Born in August 1765, Abbey, the son of Jonathan Abbey and Deborah Dodgson, was a Yorkshireman from Skipwith, eight miles south of York. The early deaths of his grandfather and father made him wealthy enough to set up in business in London, where, on 5 February 1786, he married Eleanor Jones, an illiterate city girl. By 1808, he had moved to 4 Pancras Lane, Cheapside, close to Joseph Keats the hatter at number 12 and warehousemen R. and J. Keats at number 1. Most likely acquainted with John and Alice Jennings through the victualling trade, Abbey would be bound up with their family's fortunes, for good and ill, for many decades. Northern roots may explain why Alice Jennings thought well of him, and the esteem was mutual: George Keats remembered Abbey saying 'he never saw a woman of the talents and sense of my Grandmother, except my Mother'. While Abbey let Taylor understand that young Miss Jennings had tried to seduce him, an alternative scenario explains far more about Abbey's subsequent behaviour to Keats and his siblings.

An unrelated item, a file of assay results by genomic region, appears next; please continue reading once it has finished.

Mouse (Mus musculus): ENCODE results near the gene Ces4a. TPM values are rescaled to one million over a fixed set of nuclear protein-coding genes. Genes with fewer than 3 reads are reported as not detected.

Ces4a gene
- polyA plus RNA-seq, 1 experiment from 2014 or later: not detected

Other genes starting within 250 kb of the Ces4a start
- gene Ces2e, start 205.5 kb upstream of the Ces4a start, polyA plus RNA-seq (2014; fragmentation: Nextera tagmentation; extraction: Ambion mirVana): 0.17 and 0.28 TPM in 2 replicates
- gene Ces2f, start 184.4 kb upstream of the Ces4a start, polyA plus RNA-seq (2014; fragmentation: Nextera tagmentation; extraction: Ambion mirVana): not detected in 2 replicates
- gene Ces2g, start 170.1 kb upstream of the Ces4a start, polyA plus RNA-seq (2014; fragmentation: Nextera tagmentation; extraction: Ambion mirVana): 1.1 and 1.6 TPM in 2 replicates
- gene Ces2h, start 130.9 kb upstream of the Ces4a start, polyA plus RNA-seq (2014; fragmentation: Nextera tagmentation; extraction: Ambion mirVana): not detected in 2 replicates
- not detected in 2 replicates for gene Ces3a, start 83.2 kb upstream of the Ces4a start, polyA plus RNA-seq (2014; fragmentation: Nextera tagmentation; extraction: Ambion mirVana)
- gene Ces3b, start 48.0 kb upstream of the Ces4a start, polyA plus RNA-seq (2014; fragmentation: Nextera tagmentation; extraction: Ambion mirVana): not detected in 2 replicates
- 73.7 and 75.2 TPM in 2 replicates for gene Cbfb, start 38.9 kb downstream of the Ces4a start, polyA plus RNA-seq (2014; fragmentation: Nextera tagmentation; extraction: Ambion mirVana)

* * *
When twenty-one-year-old stable hand Thomas Keates caught Frances's eye, she was nineteen. They married on Thursday, 9 October 1794 at St George's, Hanover Square, although Frances was under age and apparently lacked parental consent. They signed the register Frances swooping impatiently through the 'g' of 'Jennings' then walked briskly back to the portico, glanced up and down George Street in bright autumn sunshine, and slipped into the crowd. The streets into which they vanished were tense after two years of war with France; just days before their marriage, twelve 'friends of liberty' were locked up in the Tower and Newgate on charges of treason. Among them were shoemaker Thomas Hardy, orator John Thelwall and philologist John Horne Tooke reformers all, and members of London's democratic Corresponding Society.